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I want to deal with some of the other points that the hon. Member for Havant made. He referred to the fall in the proportion of pensioners with income from an occupational pension. I concede that the figure has fallen slightly. It was 60 per cent. according to the last figures, but it is now 59 per cent. We shall have to wait to see whether that is statistically significant but, when one takes the incomes coming from occupational pensions, private pensions and pensions as a whole, the figure is actually 73 per cent. Whatever point he was seeking to make, it does not seem to have much strength.

The hon. Gentleman's second main point related to something that is undoubtedly true—there has been a decline in the number of people in defined benefit schemes since the mid-1960s. The number has declined for a number of reasons, including the shrinking public sector and the fact that there are no longer so many very large corporations, which typically used to run such pension schemes. Other factors undoubtedly have an effect. The introduction of the international accounting standard—FRS17—no doubt shows up pension funds in company accounts differently from in the past and companies are reacting accordingly.

There is no doubt that the reforms that the Conservatives introduced in the 1980s, which removed the compulsory nature of employers' schemes and enabled people to contract out, had an adverse effect, as did the changes that they introduced under the Pensions Act 1995. The hon. Gentleman is right: there has been a long-term decline and it has been going on since the 1960s.

We have done some things that, I hope, will help. For example, the rebate has been increased by £11 billion over the next five years and we have also set up a review—I think that the hon. Gentleman welcomes it because he referred to it in the article in Pensions Management—that is designed to examine the regulatory burden on pensions. I have said before that the fact that some products are tightly regulated and the selling process is also regulated could result in some products becoming more inaccessible than they should be. That is why I asked Alan Pickering, formerly of the National Association of Pension Funds, to produce recommendations on reducing the regulatory burden. That is the right approach.

Mr. Butterfill: I welcome the appointment of Alan Pickering to conduct the review, which has been long delayed by the Government. Does the right hon. Gentleman accept that, according to the NAPF, the principal reason for the decline in such final salaries schemes is the impact of the increased regulatory burden, especially in the past five years?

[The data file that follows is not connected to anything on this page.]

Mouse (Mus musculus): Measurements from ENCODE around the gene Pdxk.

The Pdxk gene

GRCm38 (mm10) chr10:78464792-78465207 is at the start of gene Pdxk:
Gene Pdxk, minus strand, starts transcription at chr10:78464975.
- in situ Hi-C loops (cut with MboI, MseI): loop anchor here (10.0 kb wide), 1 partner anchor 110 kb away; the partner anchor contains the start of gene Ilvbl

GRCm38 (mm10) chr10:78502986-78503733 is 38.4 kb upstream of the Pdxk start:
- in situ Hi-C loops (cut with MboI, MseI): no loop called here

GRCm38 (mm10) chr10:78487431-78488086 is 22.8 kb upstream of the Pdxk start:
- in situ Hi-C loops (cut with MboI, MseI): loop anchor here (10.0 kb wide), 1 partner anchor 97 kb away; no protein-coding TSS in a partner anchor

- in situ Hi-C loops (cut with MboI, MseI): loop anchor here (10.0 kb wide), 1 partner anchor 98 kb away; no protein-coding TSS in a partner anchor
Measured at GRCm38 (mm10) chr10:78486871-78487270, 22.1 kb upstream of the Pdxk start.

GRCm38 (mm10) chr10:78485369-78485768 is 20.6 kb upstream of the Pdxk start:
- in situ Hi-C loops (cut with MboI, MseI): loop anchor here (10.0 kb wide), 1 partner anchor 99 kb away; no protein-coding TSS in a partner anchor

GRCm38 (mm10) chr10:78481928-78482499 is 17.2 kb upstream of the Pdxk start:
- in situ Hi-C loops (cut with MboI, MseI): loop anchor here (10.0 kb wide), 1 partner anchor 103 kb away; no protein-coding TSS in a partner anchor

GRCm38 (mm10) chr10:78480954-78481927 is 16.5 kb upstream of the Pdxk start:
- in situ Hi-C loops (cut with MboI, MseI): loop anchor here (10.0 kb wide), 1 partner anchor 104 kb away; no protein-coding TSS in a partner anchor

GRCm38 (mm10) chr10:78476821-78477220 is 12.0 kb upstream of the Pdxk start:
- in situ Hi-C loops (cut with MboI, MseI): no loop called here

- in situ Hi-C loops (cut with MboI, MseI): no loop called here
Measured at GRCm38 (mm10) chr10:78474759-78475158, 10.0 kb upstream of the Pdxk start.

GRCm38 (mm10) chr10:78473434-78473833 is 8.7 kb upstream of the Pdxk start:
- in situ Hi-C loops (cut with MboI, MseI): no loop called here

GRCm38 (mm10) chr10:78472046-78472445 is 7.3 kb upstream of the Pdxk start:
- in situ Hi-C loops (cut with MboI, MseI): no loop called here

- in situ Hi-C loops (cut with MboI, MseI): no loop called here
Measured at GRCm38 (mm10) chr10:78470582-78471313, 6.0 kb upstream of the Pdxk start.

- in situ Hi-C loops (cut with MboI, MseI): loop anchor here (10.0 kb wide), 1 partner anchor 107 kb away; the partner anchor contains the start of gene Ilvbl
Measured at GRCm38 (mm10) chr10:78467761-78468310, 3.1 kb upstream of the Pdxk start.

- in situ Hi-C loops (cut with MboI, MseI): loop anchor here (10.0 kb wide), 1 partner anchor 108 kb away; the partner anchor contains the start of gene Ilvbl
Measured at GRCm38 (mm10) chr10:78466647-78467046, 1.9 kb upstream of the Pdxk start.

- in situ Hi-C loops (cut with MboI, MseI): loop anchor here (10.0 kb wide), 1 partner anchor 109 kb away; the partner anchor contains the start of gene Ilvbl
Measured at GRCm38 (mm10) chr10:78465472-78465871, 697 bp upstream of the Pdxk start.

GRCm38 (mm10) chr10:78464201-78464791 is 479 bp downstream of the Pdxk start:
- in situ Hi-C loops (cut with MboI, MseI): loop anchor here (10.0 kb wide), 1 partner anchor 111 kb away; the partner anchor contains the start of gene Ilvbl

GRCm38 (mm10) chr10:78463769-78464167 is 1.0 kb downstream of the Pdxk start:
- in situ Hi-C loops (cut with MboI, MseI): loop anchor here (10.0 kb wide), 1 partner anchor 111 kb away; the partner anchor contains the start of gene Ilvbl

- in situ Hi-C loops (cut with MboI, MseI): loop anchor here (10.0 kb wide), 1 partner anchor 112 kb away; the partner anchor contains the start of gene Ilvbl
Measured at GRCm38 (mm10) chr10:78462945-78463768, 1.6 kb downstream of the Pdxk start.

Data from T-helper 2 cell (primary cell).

Mr. Darling: To be fair to the NAPF, it also attributes the long-term decline, which has been going on since the 1960s, to a number of causes. I have made it clear several times that we should now look at the regulatory regime. For good reasons, successive Governments have introduced regulations to prevent mis-selling, especially after the scandalous events of the 1980s. If products are regulated—stakeholder pensions are an example of a product that is fairly tightly regulated—and the selling process is regulated, we could have too much regulation and the product might become inaccessible. Other matters,

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such as the contracted-out rebate regime, need to be considered. Alan Pickering is doing that and we will have his report later this year.

The hon. Member for Havant did not mention annuities, which is surprising given that he feels so strongly about them. The consultation document on annuities, which was mentioned in the pre-Budget report, will be published by the Department for Work and Pensions and the Inland Revenue tomorrow. I hope that it will provide an opportunity for people to examine the options and will encourage them to save more for their retirement. It should also give them the chance to understand annuitisation better and consider the options on offer so that they make the right choices.

Although we will maintain the principle that for most people annuities are the best way to ensure security in retirement, we are prepared to consider options for change. We are determined to ensure that any changes will increase the retirement income that people can expect to receive through an annuity. We also want to ensure that the funds that are saved with the benefit of tax relief are used to provide a secure income in retirement. It is not our aim that people who have money saved for their retirement and who become entitled to income-related benefits should not use their pension for the purpose for which it was intended. The consultation paper will be published jointly by the Economic Secretary and me tomorrow and no doubt we will return to it.